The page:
The perfect gear makes backcountry trekking easier and alpine descents breathtaking. But no skier, snowboarder, backpacker or snowmobiler should venture into the backcountry without lifesaving knowledge, and at least water, a shovel, probe, beacon and first aid kit.
What to CarryMany companies from Dakine to Burton make winter specific backpacks of all sizes, with straps for skis or a snowboard, quick access shovel and probe pockets and pouches for water bottles and bladders. Smaller size packs adequately hold an extra layer, food, water, shovel, probe pole and first aid kit. Larger packs hold more layers, emergency shelters, crampons, skins, ice axe, extra parts for bindings and poles, camping equipment, and anything else you deem necessary for your outdoor adventure. Keep in mind that the more you pack, the more energy you will exert when climbing that will need to be replaced—lighter is better.
CamelBak, MSR and Platypus make water reservoirs with long flexible tubes and leak resistant nipples for hands free access. The pliability of the bags make for easier packing, and large bladders hold more water and are lighter than plastic water bottles. Winter kits insulate the hose, and cover the nipple to prevent freezing.
Shovels are handy for digging shelters and kickers as well as digging out avalanche victims. Winter sport specific shovels come with releasable handles that adjust in length for easier packing and use. Metal shovels are stronger and more effective when digging in solidified avalanche deposit, than plastic shovels, but plastic shovels are lighter.
Probing for victims can be done with probe poles or some trekking poles that extend at least three meters. Avalanche specific poles have depth-indicating marks, and are made of light carbon fiber material. Additionally, auto-locking mechanisms decrease assembly time.
Firts AidFirst aid kits are important for every outdoor adventurer. Whether you create your own kit or buy a pre-packaged one, at a minimum a kit should include, scissors, medical and/or duct tape, Band-Aids, gauze, sterile dressing, antiseptic towelettes, CPR Barrier MicroShield, SAM splint, non-latex exam gloves, waterproof matches or other fire starter and ibuprofen.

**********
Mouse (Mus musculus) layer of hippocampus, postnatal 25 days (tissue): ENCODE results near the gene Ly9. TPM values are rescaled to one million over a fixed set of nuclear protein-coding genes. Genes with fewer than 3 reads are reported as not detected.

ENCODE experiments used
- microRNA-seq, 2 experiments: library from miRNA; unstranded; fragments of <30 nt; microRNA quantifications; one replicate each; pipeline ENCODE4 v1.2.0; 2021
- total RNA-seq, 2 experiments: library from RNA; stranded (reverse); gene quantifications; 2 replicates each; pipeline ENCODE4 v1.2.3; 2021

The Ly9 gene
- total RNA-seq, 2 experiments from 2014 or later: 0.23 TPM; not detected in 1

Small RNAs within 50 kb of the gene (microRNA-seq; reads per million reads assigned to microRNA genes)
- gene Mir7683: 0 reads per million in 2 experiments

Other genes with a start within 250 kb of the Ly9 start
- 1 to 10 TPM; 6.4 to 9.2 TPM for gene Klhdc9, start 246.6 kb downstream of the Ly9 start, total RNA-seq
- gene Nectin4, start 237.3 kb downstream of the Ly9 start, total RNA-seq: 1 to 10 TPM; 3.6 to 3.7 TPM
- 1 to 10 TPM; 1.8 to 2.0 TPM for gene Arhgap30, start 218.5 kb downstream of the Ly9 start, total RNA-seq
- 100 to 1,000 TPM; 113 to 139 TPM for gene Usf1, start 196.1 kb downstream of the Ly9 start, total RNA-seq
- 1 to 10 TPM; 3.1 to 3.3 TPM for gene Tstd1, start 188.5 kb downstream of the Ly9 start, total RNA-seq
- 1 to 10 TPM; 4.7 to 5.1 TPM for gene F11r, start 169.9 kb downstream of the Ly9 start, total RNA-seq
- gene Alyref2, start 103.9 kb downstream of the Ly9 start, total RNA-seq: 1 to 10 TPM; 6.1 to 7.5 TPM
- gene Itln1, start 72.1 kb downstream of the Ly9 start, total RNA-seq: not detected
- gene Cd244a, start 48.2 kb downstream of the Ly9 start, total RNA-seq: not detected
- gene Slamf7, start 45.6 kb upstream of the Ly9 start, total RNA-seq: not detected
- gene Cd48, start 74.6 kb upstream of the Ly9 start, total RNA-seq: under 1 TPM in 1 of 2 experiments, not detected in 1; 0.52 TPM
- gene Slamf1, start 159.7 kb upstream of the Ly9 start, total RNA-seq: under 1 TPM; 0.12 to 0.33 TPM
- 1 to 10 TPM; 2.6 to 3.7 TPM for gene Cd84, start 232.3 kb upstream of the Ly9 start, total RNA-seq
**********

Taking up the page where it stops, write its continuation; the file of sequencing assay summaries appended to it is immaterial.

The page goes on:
Additional items could include extra wound dressings, moleskin, an ace bandage, survival blanket, hand or body warmers, rubber bands, safety pins and sunscreen. The more experience you have, the more fine tuned your kit will become.
On the BodySome backcountry necessities are worn on the body, incase you become separated from your pack. Until recently, buried victims could only dig and wait for rescue. But, advances in survival technology, based on the knowledge that even dense avalanche debris is made of nearly 50% air, has saved lives. The resulting product is an avalung filtration device, which allows buried avalanche victims to draw air directly from the snow pack. Assuming the victim was not knocked unconscious during the slide, or fatally injured, avalungs give rescuers more time to track and dig out the victim.
Rescuers use transceiver beacons, hand held devices that emit and receive a signal, to search and rescue avalanche victims. Operating on a standardized frequency, they are available in analogue and digital. The most common types of transceiver, Tracker, Ortovox, Barryvox, ARVA and Pieps, use up to three antennae and other sensors to impart range and direction via audio beeping and flashing lights or arrows.
Despite advanced technology, beacons most often locate dead bodies; therefore, if the avalanche danger is considerable or high, don’t go. If a buried person is buried for more than 15 minutes chances of survival are minimal; no amount of beacon practice guarantees rescue and no amount of untouched powder is worth death.
Now that you are warned, practicing with your beacon before you venture into the backcountry is very important. Put one beacon, set to transmit, in a plastic bag. Have one person bury the bag, preferably in a large snow covered park, or safe slope. Switch your beacon to receive and time your retrieval.
Take turns and practice with your probe pole and shovel in your pack so you can get used to putting them together under pressure. As you become better at using your transceiver, take your gear out to a safe slope where you have more space and depth to practice. Remember to check your alkaline batteries (never use rechargeable batteries) every time you go out.